Well, one season for a theatre usually equals one year. If a play goes well, it’ll keep going as long as there’s an audience - the No Man’s Land production with Ian McKellen and Patrick Stewart premiered in 2013 and is still going, and there was a Cologne production of a one-man play that went on for decades. It’s quite possible that one season/one year for one play in the normal run of things equals only as many or even fewer performances than Hiddleston does in his three weeks of Hamlet, if they have performances almost every night over those three weeks.
Of course, when you’re doing theatre with a school’s drama group, you often do only one or two performances. But then again, those kids are not international movie stars like Hiddleston is.
And the thing here is, the role of Hamlet has many, many lines indeed (even if you cut down the text by half or something).
EDIT: To give a rough impression, Hamlet has double the lines that Macbeth does: 1476 to 690. It’s a lot to learn by heart, and Hiddleston has never played the role before. So basically, Hiddleston must really have fun at learning Shakespeare lines.
If you want to gain an impression of how much work this is, try learning just the famous soliloquy by heart and see how long it takes you until you have it:
HAMLET: To be, or not to be–that is the question:
Whether ‘tis nobler in the mind to suffer
The slings and arrows of outrageous fortune
Or to take arms against a sea of troubles
And by opposing end them. To die, to sleep–
No more–and by a sleep to say we end
The heartache, and the thousand natural shocks
That flesh is heir to. ‘Tis a consummation
Devoutly to be wished. To die, to sleep–
To sleep–perchance to dream: ay, there’s the rub,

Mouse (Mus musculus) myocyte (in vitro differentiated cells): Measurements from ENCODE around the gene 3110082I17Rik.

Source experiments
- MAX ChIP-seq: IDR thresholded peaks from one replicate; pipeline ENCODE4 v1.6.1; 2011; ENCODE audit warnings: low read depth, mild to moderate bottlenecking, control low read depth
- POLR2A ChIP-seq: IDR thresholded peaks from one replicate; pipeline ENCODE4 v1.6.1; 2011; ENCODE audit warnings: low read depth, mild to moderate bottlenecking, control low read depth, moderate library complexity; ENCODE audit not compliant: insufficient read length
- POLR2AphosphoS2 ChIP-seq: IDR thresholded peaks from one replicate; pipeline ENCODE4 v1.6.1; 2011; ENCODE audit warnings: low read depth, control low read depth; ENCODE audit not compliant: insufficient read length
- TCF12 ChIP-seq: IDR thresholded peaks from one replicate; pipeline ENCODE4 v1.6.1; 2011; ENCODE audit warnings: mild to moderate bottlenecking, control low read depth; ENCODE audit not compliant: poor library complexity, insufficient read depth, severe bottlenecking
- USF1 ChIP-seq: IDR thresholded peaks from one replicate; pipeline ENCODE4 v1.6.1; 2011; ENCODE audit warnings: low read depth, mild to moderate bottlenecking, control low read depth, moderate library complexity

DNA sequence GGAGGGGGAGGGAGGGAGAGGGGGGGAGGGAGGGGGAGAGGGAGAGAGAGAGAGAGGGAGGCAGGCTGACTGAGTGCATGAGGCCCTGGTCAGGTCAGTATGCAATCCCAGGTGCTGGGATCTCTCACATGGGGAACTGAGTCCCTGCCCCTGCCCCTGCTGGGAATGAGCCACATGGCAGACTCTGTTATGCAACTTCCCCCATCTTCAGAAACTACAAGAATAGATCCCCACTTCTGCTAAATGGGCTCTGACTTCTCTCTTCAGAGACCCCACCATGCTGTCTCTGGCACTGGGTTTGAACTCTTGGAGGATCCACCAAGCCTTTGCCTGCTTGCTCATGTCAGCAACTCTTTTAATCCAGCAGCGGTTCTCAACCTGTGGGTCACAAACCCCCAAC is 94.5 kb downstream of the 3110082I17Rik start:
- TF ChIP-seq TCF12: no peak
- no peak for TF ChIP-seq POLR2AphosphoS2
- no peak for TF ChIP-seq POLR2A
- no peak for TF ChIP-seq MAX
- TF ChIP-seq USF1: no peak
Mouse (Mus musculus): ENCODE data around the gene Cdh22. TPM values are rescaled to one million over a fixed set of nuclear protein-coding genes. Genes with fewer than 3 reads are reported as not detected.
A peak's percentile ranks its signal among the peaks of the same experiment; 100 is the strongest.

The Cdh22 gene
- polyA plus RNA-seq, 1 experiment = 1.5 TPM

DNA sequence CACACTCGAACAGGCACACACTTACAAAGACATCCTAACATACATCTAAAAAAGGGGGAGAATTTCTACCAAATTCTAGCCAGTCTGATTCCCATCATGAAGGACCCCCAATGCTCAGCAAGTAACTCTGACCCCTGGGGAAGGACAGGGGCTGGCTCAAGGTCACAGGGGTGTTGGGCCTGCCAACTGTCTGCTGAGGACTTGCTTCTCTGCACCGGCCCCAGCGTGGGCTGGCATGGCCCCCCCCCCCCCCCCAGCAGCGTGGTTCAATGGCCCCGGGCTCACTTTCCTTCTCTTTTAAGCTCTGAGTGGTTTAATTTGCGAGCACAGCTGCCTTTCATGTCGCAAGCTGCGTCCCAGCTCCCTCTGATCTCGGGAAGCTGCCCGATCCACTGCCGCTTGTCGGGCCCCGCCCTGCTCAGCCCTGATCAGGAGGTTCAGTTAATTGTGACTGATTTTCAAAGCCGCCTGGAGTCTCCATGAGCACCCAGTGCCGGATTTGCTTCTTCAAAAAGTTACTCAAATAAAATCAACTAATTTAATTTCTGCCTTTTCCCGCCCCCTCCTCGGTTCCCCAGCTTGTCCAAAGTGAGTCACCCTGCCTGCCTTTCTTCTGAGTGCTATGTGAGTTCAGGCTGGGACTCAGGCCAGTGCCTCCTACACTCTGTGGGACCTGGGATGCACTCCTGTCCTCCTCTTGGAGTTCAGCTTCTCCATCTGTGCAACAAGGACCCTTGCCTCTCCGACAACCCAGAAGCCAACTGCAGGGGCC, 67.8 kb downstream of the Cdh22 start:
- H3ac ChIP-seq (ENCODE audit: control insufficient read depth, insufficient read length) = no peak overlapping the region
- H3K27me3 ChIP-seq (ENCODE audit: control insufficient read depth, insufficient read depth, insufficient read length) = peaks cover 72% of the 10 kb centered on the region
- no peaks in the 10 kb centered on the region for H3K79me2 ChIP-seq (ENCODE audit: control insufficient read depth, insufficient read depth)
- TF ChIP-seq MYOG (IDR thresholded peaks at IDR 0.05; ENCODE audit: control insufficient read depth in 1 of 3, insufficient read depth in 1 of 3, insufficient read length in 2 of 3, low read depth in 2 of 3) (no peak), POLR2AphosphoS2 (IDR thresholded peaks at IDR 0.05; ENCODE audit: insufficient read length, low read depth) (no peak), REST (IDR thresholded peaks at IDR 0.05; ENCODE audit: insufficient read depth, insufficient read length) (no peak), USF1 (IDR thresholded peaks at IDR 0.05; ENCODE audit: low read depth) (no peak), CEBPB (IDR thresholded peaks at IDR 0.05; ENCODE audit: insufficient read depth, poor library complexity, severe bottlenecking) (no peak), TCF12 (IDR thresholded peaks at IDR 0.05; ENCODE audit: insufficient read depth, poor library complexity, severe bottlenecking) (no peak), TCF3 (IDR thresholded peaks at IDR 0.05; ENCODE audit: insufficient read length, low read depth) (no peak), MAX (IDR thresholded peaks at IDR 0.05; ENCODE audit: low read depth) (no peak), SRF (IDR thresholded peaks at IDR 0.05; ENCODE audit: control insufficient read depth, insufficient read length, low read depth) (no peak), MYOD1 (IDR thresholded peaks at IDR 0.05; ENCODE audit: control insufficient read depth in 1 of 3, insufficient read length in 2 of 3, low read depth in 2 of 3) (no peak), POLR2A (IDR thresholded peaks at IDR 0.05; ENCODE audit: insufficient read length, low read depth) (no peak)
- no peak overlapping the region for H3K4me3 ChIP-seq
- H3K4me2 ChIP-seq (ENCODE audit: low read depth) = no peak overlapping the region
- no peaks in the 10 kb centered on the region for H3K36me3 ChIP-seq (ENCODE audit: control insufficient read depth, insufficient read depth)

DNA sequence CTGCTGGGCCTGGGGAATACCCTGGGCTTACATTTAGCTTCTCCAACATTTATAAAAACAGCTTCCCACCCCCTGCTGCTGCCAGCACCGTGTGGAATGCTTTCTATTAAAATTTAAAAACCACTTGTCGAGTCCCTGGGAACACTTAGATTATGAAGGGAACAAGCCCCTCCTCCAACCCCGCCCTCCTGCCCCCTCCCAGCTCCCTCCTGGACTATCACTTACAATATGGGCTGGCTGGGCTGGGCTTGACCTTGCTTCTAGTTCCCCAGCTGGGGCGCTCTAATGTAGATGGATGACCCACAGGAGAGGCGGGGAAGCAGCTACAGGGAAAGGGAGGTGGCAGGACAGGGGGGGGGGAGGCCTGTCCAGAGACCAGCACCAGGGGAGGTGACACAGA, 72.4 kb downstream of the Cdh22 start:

For in that sleep of death what dreams may come
When we have shuffled off this mortal coil,
Must give us pause. There’s the respect
That makes calamity of so long life.
For who would bear the whips and scorns of time,
Th’ oppressor’s wrong, the proud man’s contumely
The pangs of despised love, the law’s delay,
The insolence of office, and the spurns
That patient merit of th’ unworthy takes,
When he himself might his quietus make
With a bare bodkin? Who would fardels bear,
To grunt and sweat under a weary life,
But that the dread of something after death,
The undiscovered country, from whose bourn
No traveller returns, puzzles the will,
And makes us rather bear those ills we have
Than fly to others that we know not of?
Thus conscience does make cowards of us all,
And thus the native hue of resolution
Is sicklied o’er with the pale cast of thought,
And enterprise of great pitch and moment
With this regard their currents turn awry
And lose the name of action. – Soft you now,
The fair Ophelia! – Nymph, in thy orisons
Be all my sins remembered.
[Obviously, learning stuff like this by heart is part of an actor’s training as well as natural skillset more than for any other person, but still. Just try it.]